What is ASCII Art?

Text Art has been around long before computers. It predates even typewriters.

ASCII Art is a form of text art. It is named so for the 95 printable characters defined by ASCII.

ASCII stands for American Standard Code for Information Interchange, it is a character encoding based on the English alphabet. ASCII codes represent text in computers, communications equipment, and other devices that work with text.
Most examples of ASCII art require a fixed-width font (non-proportional fonts, like on a traditional typewriter) such as Courier for presentation.

The ASCII character set

! ” # $ % & ‘ ( ) * + , – . / 0 1 2 3 4 5 6 7 8 9 : ; & l t ; = > ?
@ A B C D E F G H I J K L M N O P Q R S T U V W X Y Z [ \ ] ^ _
` a b c d e f g h i j k l m n o p q r s t u v w x y z { | } ~

Fixed width fonts versus proportionally spaced fonts

Fixed width font: Every character, symbol, and space occupies the exact same width.

Proportionally spaced font: A character’s width is defined by the amount of width needed to display that particular character.

Why are there proportionally spaced fonts?

The letter ‘i’ is, by its very nature, a narrow letter. It doesn’t require much width. The letter ‘m’, on the other hand, is rather wide. One could write three ‘i’s’ in the room it takes to display only one letter ‘m’. When you create a font that is proportionally spaced, it has a tendency to be much more pleasing to the eye.

Why are there fixed width fonts?

There are two reasons.

1. The typewriter. When the typewriter was invented it was, at the time, a fairly advanced piece of mechanical engineering. By pressing keys, a metal arm with an embossed letter would stamp an ink ribbon and produce the image of that letter on a piece of paper. Then the roller assembly that held that piece of paper would move to the left just a bit so the next letter that was typed wouldn’t go over top of the last. Instead it would be positioned just to the right of the previous letter. Since there was no way for it to know which letter was last typed, they had to decide on one fixed amount of space each letter would have. As a result, they had to design the letters in sucFonts with gridlinesh a way that they wouldn’t look silly all having the same amount of width. The letter ‘m’ gets squished and the letter ‘i’ has elongated serifs to make it appear wider.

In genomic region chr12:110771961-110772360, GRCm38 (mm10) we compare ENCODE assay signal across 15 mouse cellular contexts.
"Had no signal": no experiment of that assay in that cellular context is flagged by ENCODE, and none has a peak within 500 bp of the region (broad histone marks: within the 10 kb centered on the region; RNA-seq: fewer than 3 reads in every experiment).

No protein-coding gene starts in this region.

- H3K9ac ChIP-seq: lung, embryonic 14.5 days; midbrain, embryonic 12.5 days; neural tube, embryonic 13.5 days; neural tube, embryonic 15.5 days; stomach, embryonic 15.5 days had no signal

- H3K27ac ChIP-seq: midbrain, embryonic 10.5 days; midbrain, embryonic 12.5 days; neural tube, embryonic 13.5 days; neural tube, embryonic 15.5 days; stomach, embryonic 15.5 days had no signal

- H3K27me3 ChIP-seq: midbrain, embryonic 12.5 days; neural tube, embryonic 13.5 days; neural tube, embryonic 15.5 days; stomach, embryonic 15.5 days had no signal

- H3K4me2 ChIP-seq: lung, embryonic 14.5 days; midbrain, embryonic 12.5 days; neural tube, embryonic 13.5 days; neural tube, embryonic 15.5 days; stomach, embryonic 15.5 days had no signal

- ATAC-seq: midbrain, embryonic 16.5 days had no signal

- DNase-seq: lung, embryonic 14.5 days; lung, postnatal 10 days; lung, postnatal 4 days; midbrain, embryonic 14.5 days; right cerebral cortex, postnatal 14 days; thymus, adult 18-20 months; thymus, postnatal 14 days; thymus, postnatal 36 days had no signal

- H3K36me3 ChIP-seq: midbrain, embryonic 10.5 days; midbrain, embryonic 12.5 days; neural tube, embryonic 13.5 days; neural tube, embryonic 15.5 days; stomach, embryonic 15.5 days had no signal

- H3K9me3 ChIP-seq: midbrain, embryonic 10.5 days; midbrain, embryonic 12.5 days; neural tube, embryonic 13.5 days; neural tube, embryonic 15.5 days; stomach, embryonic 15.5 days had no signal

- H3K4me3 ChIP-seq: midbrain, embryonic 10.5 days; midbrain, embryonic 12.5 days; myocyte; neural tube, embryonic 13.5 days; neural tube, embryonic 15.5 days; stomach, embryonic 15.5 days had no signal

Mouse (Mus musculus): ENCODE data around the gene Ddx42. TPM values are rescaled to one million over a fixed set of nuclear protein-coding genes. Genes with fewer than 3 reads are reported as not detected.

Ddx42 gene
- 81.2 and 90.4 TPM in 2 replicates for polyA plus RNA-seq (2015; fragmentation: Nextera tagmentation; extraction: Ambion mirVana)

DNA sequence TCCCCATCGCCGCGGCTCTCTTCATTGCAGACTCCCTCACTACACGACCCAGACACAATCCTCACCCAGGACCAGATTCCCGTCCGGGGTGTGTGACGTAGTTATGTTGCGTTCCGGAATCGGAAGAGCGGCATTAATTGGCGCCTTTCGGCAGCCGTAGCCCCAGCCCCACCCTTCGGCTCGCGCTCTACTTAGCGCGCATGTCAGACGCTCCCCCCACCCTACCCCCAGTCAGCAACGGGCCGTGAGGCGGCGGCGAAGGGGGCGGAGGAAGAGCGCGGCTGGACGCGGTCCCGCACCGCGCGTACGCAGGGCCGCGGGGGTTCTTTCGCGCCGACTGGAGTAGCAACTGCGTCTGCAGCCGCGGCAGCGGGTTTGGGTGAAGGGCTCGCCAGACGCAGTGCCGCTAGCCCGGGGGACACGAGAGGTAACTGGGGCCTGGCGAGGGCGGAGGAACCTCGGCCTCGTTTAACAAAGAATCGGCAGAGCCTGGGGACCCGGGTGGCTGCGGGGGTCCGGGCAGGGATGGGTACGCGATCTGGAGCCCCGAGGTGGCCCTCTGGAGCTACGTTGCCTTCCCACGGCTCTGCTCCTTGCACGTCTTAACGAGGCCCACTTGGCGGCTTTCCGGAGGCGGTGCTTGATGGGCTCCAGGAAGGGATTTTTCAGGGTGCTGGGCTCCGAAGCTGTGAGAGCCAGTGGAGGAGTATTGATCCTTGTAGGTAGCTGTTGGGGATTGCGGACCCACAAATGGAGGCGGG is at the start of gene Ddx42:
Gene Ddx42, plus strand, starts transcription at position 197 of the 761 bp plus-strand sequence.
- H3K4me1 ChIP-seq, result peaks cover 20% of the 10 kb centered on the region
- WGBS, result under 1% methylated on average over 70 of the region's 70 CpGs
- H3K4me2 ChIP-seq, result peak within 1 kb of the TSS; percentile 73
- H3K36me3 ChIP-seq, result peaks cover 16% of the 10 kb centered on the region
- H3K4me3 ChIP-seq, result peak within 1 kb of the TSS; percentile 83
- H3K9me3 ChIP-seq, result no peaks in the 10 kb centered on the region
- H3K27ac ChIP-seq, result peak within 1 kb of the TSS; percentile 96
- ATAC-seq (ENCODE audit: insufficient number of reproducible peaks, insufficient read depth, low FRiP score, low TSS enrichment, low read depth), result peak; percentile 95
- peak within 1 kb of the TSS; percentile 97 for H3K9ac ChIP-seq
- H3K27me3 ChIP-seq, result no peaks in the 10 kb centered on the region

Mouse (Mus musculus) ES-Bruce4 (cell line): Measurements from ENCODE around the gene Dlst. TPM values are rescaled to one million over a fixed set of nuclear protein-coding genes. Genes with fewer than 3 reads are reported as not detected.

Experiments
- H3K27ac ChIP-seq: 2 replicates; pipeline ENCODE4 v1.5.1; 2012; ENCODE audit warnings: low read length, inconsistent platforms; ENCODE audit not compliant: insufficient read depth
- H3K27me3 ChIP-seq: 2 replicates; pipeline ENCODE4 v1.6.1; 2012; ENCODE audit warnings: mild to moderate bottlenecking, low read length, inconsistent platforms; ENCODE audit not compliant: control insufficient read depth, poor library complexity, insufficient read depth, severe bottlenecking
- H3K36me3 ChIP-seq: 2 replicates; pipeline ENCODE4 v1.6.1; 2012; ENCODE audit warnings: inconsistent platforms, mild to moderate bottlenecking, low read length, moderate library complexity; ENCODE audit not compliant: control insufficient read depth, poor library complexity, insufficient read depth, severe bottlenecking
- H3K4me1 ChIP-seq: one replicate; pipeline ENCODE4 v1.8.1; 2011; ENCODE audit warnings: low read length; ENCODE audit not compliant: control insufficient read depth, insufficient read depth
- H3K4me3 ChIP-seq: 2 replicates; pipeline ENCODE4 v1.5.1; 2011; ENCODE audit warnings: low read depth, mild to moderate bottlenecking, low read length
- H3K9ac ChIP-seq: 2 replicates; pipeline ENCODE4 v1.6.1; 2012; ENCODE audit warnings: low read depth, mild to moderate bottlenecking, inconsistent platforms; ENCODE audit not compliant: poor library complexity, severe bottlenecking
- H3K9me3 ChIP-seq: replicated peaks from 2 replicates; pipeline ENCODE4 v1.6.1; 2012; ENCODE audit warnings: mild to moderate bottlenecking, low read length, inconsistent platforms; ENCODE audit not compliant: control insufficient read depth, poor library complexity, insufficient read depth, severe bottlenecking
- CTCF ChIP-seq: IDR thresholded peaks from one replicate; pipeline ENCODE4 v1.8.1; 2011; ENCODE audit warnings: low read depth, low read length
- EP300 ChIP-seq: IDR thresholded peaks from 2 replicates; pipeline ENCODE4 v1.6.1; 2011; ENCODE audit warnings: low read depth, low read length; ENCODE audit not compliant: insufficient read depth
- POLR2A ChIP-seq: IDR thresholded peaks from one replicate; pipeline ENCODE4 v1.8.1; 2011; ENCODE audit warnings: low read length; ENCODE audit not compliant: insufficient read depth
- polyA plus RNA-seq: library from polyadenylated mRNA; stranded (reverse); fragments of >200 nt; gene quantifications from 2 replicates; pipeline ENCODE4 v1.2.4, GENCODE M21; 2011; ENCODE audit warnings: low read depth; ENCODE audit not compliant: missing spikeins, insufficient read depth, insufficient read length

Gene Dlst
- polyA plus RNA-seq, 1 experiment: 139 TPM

2. What turned out to be a limitation of the typewriter actually turned out to be a useful tool in the computer age. Early computers did not display graphics. The screen was a grid of characters. The evenly spaced grid also employed a fixed width font. Programmers found this useful because they could plot the exact point on the screen where they wanted their character to appear. Fixed width fonts were employed for this scenario. You can still see this today; just open a DOS window on a Windows PC. A fixed width font will still be displayed. You can change the font used in a DOS window, but it only allows you select from fonts that are fixed width. When the Macintosh introduced the world to the graphical user interface, or GUI, it was no longer necessary to use fixed width fonts. And so was born the explosion of desktop publishing and WYSIWYG.

ASCII Art Links

An ASCII Art portrait of Seth Godin
An ASCII Art portrait of Seth Godin, creator of Squidoo and other amazing keyboard art pages of interesting people, celebrities and others of reknown.

Star Wars: ASCII Art-oo
Recreations of some of the most famous Star Wars ships, in ASCII. By Joe Reiss

Nerd Boy
The Adventures of Nerd Boy. An ASCII comic strip by Joaquim Gandara.

The canonical list of Ascii Cows.
ASCII art gallery by Joan Stark.

Popular Mechanics 1948
An article about “Keyboard Art” done with a typewriter in an October 1948 edition of Popular Mechanics.

While purely entertaining, doodling with a typewriter gives vent to the imagination and originality of both the experienced and the hunt-and-peck typist. Fill-in pictures are the easiest to “draw” with a typewriter. An example is shown in the flower which is made with the letter X alone. Such pictures, whether a flower or a portrait, are made by using an outline of the subject as a typing guide. This is done by tracing the outline lightly on paper and backing it with carbon paper to type the picture. Caricature or cartoon “drawing” combines letters with symbols as shown in the examples below. Here, half-spacing of the typewriter is required, as in the case of the owl’s beak and feet. The log cabin shows what can be done in drawing a picture in perspective.

Popular Science 1939
Typewriter Artist Produces Pictures Like Tapestry

Pictures that resemble tapestry are produced with a typewriter by Rosaire J. Belanger, a mill worker in Saco, Me. Belanger first draws a pencil sketch on a sheet of paper, then inserts it in his typewriter and fills in the sketch with various characters to produce shading and outlines. With carbon paper, he transfers the picture onto graph paper, and copies it on blank paper.

The worlds most beautiful celebrities like you’ve never seen them before.

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